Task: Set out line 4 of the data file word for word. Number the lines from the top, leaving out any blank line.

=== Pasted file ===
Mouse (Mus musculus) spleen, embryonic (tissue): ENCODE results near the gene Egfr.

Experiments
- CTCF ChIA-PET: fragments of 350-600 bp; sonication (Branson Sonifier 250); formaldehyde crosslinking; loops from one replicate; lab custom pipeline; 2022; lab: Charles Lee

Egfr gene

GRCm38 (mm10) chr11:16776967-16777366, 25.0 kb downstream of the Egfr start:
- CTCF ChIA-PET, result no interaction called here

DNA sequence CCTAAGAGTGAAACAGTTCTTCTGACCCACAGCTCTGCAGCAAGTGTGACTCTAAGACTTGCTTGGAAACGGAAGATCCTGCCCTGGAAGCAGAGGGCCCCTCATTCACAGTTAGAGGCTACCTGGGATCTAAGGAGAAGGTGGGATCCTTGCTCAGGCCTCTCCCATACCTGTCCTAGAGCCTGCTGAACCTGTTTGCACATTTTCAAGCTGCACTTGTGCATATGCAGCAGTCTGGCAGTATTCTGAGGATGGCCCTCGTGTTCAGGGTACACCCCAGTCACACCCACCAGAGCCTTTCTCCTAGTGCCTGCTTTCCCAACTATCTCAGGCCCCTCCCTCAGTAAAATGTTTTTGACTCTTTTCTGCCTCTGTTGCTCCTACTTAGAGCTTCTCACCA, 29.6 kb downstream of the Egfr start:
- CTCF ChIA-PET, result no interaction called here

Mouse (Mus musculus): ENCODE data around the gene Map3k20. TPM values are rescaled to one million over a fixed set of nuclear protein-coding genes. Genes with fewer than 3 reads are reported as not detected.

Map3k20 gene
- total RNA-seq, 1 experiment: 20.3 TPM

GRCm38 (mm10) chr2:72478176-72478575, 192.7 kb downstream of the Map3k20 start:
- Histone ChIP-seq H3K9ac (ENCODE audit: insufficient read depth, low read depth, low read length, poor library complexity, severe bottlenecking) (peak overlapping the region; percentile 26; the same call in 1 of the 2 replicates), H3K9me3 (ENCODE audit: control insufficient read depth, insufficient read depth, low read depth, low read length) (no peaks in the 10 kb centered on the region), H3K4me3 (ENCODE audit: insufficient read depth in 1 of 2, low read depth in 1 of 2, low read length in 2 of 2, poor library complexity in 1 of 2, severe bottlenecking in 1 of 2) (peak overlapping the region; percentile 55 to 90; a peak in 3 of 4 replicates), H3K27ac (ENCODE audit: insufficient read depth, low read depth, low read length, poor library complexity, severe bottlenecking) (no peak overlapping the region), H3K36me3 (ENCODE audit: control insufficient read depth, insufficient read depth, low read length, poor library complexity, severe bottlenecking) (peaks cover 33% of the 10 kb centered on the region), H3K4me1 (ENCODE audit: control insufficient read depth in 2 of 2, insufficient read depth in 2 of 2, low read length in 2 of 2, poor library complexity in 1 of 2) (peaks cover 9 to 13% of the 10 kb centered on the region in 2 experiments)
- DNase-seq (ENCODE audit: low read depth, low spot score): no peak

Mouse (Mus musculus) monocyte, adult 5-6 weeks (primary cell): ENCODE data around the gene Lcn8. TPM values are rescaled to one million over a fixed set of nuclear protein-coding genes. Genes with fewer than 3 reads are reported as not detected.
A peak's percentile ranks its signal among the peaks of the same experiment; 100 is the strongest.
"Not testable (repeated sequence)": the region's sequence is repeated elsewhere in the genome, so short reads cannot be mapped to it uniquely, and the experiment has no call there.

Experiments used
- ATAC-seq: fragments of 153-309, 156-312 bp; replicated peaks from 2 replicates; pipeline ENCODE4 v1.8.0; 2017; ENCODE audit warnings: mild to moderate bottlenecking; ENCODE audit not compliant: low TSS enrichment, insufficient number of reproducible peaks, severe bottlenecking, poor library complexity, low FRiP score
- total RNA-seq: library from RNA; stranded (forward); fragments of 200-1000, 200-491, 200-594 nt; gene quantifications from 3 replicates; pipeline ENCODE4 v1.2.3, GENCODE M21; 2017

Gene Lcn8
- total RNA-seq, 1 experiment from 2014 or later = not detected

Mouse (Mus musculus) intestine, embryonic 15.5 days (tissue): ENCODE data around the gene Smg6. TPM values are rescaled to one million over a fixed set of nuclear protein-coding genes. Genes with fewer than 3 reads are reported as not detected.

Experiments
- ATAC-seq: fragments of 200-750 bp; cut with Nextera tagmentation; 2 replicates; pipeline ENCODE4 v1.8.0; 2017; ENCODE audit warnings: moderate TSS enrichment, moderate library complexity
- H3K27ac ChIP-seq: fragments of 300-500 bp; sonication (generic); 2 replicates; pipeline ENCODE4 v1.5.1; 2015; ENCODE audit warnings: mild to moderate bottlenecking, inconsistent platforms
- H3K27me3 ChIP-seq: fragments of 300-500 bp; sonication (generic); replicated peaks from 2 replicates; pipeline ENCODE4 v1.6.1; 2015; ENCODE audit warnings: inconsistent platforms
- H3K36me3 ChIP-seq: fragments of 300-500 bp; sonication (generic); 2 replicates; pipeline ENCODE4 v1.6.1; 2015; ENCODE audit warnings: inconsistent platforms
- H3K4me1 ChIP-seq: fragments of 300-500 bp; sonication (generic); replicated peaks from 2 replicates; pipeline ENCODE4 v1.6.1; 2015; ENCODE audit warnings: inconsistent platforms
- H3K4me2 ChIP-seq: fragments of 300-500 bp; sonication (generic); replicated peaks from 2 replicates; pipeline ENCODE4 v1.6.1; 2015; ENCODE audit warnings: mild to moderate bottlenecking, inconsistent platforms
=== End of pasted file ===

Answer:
Egfr gene